Trader’s Update


Here is a Friday update from John on how he sees the very short term movements of the Australian Sharemarket currently. Please remember the great Disclaimer –

none of this information is to be considered personal advice, and you MUST NOT take any action based on this post without first verifying that it is appropriate to your personal circumstances. Clearly, there are so many inputs and variables in any consideration of broad market movements that it is impossible for such analysis to take into account all of the specifics that relate to your personal financial position, preferences and objectives. Personal advice can only be provided by an accredited financial planner who has made appropriate investigation into your personal position.

Ok… enough of the compliance and continuous Statement of the Obvious… Here is John’s quick note:

Technical analysis provides that once having passed upwards through a ‘resistance level’ (in this case, the 4800 level on the S&P/ASX 200 Price Index), the market needs to retest that level and hold above it (4800) before the relevant index can move higher.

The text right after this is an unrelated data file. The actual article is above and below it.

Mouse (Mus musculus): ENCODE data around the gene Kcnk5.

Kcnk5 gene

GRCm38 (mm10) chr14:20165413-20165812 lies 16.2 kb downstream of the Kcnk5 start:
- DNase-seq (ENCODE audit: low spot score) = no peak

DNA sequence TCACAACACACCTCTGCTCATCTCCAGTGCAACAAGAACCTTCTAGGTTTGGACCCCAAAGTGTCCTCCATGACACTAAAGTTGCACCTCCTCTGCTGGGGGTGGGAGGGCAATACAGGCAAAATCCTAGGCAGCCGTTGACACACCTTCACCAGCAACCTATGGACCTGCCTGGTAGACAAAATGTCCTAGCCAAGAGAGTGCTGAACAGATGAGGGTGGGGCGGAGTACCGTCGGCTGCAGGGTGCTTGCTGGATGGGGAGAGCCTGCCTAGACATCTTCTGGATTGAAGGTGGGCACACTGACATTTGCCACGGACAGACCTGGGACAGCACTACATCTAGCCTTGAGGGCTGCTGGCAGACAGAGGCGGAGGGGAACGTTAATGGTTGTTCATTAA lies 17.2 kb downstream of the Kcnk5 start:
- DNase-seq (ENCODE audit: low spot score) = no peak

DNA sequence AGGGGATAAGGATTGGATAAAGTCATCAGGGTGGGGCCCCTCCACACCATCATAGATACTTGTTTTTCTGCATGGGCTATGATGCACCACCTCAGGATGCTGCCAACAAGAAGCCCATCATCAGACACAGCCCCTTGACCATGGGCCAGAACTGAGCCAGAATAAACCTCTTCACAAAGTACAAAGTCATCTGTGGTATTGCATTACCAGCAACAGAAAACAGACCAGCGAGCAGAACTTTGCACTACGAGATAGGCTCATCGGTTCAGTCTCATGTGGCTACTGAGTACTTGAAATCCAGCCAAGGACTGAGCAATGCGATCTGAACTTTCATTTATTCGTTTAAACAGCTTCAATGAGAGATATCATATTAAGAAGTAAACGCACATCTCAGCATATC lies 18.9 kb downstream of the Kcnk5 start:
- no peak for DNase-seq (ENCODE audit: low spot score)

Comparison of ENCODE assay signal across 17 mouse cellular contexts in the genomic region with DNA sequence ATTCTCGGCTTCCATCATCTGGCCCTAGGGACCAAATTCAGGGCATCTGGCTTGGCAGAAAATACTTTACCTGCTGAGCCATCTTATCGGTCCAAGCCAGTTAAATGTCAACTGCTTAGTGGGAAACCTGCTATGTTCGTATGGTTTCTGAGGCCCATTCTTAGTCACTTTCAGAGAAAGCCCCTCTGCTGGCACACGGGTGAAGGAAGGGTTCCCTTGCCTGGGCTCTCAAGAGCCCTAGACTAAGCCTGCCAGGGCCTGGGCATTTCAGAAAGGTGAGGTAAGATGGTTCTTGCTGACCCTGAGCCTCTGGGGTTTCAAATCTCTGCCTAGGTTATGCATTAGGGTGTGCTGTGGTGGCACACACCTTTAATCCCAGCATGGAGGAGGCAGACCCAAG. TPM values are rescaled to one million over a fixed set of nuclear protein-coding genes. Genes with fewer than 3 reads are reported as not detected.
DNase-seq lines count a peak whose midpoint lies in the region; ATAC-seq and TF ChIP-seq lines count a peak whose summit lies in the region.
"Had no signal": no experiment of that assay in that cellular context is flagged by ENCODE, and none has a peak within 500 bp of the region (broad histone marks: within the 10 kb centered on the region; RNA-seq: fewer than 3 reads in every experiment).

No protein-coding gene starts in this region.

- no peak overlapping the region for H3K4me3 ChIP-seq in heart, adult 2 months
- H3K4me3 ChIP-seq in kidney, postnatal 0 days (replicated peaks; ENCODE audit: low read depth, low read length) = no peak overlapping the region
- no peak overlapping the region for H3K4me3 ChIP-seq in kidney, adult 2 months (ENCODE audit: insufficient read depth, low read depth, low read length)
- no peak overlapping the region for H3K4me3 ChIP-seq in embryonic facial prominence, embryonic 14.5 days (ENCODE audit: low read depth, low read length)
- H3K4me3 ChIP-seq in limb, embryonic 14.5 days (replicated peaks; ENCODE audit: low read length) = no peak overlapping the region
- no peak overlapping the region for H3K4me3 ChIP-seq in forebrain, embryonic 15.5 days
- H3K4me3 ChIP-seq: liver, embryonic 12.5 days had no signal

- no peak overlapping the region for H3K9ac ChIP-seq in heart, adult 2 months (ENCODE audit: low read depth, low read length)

Daily movements of the S&P/ASX 200 index

A look at some of the trendlines that can be extracted from recent price changes

So far, this weeks market moves have done just that and if correct, it is likely that we will see a lift in the market next week.

From a Multiple Moving Average (on charts this is shown as “MMA”) perspective, the traders (who tend to influence price movements as shown by the blue lines) appear to have again used uncertain world economic news to trade out – but they do not appear to want to remain out of the market for too long, and it can be seen that the traders’ lines (blue) quickly move back into the long-term trend of the broader market (reflected in the red lines).

Short term trends in the S&P/ASX 200 Price Index

The 'traders' buy in, take profits but are trading around the longer term trends (red lines)

Again, it must be stressed that this is just one market indicator (for example, you could look at the Metals & Mining index XMM, the Financials index XFJ or the Listed Property index XPJ), and we are looking at very short term trends. There is also the interplay of the currency markets, fixed interest, income and debt markets – and the ongoing trends of the residential property market (which is roughly twice the size of the listed sharemarket) that make any such analysis quite complex. However, the objective of these notes and posts is to try to shed some light on the daily gyrations of millions of buying and selling transaction decisions on the one part of a portfolio that most people understand the least.


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